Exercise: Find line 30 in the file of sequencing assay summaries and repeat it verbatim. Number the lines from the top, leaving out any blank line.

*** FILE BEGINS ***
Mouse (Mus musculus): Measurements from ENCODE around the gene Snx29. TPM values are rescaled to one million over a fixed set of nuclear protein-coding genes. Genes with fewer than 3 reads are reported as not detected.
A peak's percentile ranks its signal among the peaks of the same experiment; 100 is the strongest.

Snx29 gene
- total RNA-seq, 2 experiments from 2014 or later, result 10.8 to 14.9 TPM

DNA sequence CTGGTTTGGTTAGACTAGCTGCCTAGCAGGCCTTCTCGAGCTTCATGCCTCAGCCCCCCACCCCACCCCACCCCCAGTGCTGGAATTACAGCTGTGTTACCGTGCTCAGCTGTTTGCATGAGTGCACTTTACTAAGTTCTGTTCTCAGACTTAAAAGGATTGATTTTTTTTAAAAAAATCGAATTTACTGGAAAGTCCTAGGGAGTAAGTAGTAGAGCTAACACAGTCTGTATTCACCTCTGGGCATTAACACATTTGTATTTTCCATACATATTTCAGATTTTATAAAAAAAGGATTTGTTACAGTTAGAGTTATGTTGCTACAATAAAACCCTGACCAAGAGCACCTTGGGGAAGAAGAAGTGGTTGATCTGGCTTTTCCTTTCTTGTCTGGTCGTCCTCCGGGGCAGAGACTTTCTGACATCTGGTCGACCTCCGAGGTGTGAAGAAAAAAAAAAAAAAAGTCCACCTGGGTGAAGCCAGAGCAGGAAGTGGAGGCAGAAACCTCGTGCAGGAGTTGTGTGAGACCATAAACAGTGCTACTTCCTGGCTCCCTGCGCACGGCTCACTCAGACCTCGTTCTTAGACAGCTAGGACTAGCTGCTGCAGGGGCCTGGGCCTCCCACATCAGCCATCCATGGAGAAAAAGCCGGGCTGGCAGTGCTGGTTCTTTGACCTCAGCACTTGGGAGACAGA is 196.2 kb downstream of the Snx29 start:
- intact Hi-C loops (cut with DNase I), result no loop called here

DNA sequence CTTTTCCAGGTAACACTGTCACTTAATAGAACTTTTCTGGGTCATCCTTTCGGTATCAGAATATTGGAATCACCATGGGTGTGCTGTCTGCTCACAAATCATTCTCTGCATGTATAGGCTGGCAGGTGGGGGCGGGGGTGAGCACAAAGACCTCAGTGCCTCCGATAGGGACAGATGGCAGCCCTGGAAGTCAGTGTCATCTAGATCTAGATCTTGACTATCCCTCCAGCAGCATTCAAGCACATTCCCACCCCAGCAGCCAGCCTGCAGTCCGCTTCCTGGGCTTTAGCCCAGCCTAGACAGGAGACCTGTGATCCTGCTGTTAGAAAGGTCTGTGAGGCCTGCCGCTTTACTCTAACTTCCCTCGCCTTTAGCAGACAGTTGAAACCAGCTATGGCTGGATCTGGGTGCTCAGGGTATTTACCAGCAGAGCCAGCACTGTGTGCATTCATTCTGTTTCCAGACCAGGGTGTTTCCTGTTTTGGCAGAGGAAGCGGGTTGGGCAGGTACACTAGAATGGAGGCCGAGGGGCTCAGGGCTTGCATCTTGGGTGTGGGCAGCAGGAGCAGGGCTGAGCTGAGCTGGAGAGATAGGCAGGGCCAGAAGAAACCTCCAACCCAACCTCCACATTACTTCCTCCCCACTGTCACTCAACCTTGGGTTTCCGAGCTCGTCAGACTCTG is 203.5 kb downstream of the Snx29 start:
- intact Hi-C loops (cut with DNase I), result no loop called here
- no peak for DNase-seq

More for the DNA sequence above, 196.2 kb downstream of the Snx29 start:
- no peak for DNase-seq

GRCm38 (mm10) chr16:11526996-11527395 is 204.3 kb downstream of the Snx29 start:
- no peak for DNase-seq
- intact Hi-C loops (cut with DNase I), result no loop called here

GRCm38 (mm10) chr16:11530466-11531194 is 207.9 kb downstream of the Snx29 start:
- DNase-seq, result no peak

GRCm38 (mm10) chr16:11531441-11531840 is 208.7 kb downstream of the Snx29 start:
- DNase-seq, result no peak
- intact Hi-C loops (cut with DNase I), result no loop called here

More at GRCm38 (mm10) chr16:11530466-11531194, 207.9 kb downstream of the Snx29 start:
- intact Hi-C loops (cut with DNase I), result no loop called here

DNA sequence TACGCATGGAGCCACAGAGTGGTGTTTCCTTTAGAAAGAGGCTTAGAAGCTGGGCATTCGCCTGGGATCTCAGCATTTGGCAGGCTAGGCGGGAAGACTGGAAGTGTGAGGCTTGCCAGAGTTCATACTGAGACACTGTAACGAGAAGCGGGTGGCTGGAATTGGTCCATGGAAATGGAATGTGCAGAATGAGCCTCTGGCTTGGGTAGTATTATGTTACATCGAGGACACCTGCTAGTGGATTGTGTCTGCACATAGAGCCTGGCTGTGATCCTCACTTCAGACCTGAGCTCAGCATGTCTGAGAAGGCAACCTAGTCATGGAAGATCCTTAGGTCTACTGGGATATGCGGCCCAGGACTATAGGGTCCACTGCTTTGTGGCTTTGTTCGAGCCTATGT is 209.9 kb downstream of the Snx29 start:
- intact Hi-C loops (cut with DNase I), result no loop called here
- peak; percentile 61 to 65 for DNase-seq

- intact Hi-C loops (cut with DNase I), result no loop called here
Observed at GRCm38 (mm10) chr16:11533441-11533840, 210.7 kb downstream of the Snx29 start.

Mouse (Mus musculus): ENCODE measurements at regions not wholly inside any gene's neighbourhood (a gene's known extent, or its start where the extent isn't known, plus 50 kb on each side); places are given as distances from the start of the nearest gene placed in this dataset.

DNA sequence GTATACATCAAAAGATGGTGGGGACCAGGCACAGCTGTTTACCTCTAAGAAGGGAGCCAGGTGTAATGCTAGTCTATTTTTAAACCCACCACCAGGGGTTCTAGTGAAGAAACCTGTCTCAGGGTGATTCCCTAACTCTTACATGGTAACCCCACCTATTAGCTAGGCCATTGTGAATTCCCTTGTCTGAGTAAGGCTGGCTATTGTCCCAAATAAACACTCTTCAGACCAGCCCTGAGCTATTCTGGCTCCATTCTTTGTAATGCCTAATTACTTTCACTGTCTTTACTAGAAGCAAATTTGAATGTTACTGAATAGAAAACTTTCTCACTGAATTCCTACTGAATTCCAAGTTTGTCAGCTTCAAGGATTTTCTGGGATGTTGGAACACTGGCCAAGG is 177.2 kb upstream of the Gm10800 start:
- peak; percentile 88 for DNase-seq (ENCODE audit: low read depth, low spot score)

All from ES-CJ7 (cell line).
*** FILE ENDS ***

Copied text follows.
All from ES-CJ7 (cell line).